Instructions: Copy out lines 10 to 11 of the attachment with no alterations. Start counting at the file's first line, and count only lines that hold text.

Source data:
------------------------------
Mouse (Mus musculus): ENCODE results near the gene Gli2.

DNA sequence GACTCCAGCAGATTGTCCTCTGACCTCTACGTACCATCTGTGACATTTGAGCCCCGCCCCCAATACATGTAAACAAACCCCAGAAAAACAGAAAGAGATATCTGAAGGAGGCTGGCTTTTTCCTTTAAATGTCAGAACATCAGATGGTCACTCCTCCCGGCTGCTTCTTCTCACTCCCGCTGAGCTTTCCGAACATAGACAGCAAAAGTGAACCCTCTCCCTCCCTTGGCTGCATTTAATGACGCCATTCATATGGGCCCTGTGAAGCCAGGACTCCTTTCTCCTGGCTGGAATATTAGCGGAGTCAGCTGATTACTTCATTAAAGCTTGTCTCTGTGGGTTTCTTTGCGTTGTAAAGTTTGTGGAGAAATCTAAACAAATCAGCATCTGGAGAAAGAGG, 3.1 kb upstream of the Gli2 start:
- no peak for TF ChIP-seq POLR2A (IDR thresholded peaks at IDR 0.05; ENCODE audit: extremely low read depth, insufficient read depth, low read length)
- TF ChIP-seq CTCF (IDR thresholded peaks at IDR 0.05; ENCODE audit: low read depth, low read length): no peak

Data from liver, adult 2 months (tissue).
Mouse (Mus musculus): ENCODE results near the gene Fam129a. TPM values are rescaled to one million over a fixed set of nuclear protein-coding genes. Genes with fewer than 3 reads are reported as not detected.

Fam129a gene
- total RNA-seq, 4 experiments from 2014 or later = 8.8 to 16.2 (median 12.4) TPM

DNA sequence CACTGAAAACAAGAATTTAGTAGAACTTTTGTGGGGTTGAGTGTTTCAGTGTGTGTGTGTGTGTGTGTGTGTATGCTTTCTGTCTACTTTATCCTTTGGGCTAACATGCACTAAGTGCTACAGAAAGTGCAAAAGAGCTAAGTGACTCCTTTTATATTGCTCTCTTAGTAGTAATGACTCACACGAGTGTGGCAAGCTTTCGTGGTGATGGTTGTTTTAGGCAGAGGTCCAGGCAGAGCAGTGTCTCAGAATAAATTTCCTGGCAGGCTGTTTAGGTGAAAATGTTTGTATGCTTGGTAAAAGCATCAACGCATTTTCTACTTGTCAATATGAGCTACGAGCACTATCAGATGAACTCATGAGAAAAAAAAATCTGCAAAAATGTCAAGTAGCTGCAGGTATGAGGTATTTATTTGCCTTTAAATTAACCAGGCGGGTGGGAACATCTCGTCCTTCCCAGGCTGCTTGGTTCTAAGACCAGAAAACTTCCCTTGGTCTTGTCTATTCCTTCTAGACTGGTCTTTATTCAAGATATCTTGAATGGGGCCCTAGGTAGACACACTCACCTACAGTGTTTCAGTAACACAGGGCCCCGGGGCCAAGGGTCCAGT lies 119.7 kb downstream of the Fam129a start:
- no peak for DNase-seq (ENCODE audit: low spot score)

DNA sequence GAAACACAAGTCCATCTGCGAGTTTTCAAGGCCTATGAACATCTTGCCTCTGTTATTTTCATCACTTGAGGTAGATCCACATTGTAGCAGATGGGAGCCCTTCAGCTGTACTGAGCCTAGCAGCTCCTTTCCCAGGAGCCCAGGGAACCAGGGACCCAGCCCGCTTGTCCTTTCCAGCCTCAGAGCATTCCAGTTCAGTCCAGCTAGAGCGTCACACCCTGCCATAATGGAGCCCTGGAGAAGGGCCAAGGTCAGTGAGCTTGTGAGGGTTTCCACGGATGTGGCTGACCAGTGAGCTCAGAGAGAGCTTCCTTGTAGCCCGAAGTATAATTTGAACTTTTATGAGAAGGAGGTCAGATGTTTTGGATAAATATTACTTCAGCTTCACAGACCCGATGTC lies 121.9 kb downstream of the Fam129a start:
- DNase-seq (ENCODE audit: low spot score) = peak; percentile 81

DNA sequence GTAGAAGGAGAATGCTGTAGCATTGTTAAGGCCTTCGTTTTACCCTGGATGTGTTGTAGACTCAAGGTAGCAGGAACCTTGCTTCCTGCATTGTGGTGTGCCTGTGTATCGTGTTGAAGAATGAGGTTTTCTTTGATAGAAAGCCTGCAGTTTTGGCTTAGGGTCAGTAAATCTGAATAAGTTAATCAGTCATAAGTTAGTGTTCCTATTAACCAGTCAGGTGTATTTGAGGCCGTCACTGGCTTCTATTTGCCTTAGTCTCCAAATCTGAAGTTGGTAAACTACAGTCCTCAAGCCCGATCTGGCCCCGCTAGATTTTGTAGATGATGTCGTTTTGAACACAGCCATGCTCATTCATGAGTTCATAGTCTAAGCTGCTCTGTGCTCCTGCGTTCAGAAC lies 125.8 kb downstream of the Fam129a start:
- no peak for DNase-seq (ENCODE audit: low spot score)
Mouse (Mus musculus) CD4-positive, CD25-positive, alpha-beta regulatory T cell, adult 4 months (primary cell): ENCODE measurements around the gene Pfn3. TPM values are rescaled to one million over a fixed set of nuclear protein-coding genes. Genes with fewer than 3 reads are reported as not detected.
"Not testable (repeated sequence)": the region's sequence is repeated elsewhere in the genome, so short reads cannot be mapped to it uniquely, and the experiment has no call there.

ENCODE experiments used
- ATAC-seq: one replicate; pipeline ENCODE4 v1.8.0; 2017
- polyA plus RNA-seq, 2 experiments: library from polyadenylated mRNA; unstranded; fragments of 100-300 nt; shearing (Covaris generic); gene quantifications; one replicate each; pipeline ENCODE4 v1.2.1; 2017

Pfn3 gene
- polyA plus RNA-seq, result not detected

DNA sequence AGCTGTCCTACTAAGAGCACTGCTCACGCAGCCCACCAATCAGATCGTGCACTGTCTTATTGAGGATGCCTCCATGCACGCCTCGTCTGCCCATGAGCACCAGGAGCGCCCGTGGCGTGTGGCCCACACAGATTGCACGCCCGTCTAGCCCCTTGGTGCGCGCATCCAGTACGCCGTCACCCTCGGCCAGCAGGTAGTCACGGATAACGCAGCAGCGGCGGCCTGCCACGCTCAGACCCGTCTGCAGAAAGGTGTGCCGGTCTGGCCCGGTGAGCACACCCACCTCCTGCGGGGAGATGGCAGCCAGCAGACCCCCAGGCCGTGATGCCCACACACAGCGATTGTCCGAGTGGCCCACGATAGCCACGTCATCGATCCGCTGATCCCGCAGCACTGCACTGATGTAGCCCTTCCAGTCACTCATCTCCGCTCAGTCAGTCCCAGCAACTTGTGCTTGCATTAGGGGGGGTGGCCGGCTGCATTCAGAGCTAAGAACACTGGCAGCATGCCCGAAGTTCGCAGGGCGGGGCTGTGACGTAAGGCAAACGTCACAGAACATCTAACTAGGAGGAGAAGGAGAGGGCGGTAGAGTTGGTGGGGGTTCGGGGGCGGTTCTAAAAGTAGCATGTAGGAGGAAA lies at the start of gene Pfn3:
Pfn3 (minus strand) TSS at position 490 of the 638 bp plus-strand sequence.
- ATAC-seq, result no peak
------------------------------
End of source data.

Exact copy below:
- no peak for DNase-seq (ENCODE audit: low spot score)

DNA sequence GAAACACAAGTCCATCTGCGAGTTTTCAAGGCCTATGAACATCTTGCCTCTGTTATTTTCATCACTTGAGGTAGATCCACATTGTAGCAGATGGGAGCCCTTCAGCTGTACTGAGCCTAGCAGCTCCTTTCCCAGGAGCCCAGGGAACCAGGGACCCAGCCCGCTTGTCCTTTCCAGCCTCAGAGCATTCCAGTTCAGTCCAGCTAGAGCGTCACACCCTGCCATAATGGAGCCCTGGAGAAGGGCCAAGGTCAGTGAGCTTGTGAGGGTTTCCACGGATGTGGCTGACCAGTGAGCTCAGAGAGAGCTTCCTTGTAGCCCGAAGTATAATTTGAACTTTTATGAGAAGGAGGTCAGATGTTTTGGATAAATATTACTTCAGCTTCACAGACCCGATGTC lies 121.9 kb downstream of the Fam129a start: